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Summary

  1. Top of page
  2. Summary
  3. Introduction
  4. Results
  5. Discussion
  6. Experimental procedures
  7. Acknowledgements
  8. References

The first barrier to infection encountered by foliar pathogens is the host cuticle. To traverse this obstacle, many fungi produce specialized infection cells called appressoria. MST12 is essential for appressorium-mediated penetration and infectious growth by the rice pathogen Magnaporthe grisea. In this study, we have characterized in detail the penetration defects of an mst12 deletion mutant. Appressoria formed by the mst12 mutant developed normal turgor pressure and ultrastructure but failed to form penetration pegs either on cellophane membranes or on plant epidermal cells. Deletion and site-directed mutagenesis analyses indicated that both the homeodomain and zinc finger domains, but not the middle region, of MST12 are essential for appressorial penetration and plant infection. The mst12 mutant appeared to be defective in microtubule reorganization associated with penetration peg formation. In mature appressoria, the mutant lacked vertical microtubules observed in the wild type. The mst12 mutant also failed to elicit localized host defence responses, including papilla formation and autofluorescence. Our data indicate that generation of appressorium turgor pressure and formation of the penetration peg are two independent processes. MST12 may play important roles in regulating penetration peg formation and directing the physical forces exerted by the appressorium turgor in mature appressoria.


Introduction

  1. Top of page
  2. Summary
  3. Introduction
  4. Results
  5. Discussion
  6. Experimental procedures
  7. Acknowledgements
  8. References

Rice blast, caused by the filamentous fungus Magnaporthe grisea, is one of the most destructive diseases on cultivated rice, the major food crop for half of the world's population (Ford et al., 1994). The blast fungus also infects a wide range of economically important grass species, and it has emerged as a model system to study fungal–plant interactions (Valent, 1990). M. grisea infects rice plants in a manner typical of many foliar pathogens. Germ tubes produced from conidia differentiate into specialized infection structures called appressoria. The fungus generates enormous turgor pressure in melanized appressoria that adhere tightly to the plant surface with appressorium mucilage (Howard et al., 1991; de Jong et al., 1997). Blocking melanin synthesis by mutation or inhibitors prevents penetration because the melanin layer is essential for turgor generation (Chumley and Valent, 1990). Mature appressoria develop thin penetration pegs from the centre of appressorium pores to pierce the host surface and enter cells of the leaf epidermis. At early stages of penetration, the penetration peg contains high concentrations of actin filaments and lacks cytoplasmic organelles (Bourett and Howard, 1992). This zone-of-exclusion includes the area of the appressorium where the penetration peg emerges. Apical vesicles, however, are observed in elongating penetration pegs during later stages of penetration (Bourett and Howard, 1992). During penetration, actin and cytoskeletal elements may be involved in the re-establishment of polarized growth by determining the penetration site and in stabilizing the tip of the penetration peg (Howard and Valent, 1996). After penetration, the peg differentiates into bulbous, lobed infectious hyphae that grow inter- and intracellularly (Heath et al., 1990; 1992) and result in development of blast lesions (Tucker and Talbot, 2001).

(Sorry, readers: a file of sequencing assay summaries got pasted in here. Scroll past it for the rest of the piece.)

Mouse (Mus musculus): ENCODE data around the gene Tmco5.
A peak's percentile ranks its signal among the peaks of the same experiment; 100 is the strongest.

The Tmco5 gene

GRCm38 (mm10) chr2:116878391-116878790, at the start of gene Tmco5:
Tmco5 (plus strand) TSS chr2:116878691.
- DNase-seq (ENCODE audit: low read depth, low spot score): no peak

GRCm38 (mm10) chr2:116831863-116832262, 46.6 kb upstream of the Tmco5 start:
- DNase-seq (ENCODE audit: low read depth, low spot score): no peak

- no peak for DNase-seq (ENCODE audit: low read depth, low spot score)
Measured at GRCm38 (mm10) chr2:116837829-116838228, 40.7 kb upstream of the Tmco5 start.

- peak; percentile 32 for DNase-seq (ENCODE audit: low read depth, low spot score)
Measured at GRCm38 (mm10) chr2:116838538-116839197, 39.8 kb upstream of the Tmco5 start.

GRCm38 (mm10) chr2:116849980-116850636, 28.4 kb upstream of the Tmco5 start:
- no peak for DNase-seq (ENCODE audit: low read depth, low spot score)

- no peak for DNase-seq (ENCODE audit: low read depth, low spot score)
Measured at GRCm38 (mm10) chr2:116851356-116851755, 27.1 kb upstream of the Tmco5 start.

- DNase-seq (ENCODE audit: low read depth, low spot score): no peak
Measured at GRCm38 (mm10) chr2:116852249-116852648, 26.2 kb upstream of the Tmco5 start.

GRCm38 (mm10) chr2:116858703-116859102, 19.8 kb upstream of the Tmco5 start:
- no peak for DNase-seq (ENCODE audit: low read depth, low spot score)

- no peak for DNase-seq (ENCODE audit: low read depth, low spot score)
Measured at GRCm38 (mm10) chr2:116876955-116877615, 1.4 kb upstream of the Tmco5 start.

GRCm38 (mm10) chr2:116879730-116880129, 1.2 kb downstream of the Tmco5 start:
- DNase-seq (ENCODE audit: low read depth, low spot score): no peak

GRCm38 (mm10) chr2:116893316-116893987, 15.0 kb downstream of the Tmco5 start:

Signal transduction pathways regulating infection-related morphogenesis have been extensively studied in M. grisea during the past few years (Dean, 1997; Xu, 2000; Tucker and Talbot, 2001). Similar to other fungal pathogens (Kronstad et al., 1998; D′Souza and Heitman, 2001), both the cAMP signalling pathway and MAP kinase PMK1 (homologue of yeast FUS3 and KSS1) have been shown to play important roles in appressorium development and infectious growth in M. grisea (Dean, 1997; Xu, 2000; Tucker and Talbot, 2001). While the pmk1 mutant fails to form appressoria (Xu and Hamer, 1996), the cpkA mutant deleted of the catalytic subunit of PKA still forms melanized appressoria (Mitchell and Dean, 1995; Xu et al., 1997). The cpkA mutant is likely to be defective in appressorium turgor generation because of its defects in the mobilization of glycogen and lipid (Thines et al., 2000). Other M. grisea mutants known to form melanized appressoria but fail to penetrate plant cells include the pls1 (Clergeot et al., 2001) and mps1 MAP kinase deletion mutants (Xu et al., 1998). The penetration defects in the pls1 and mps1 mutants have not been determined, but the mps1 mutant appears to have weaker cell walls (Xu et al., 1998). Although appressoria formed by the cpkA and mps1 mutants fail to penetrate underlying plant cells, they still elicit plant defence responses, including autofluorescence and papilla formation (Xu et al., 1997; 1998).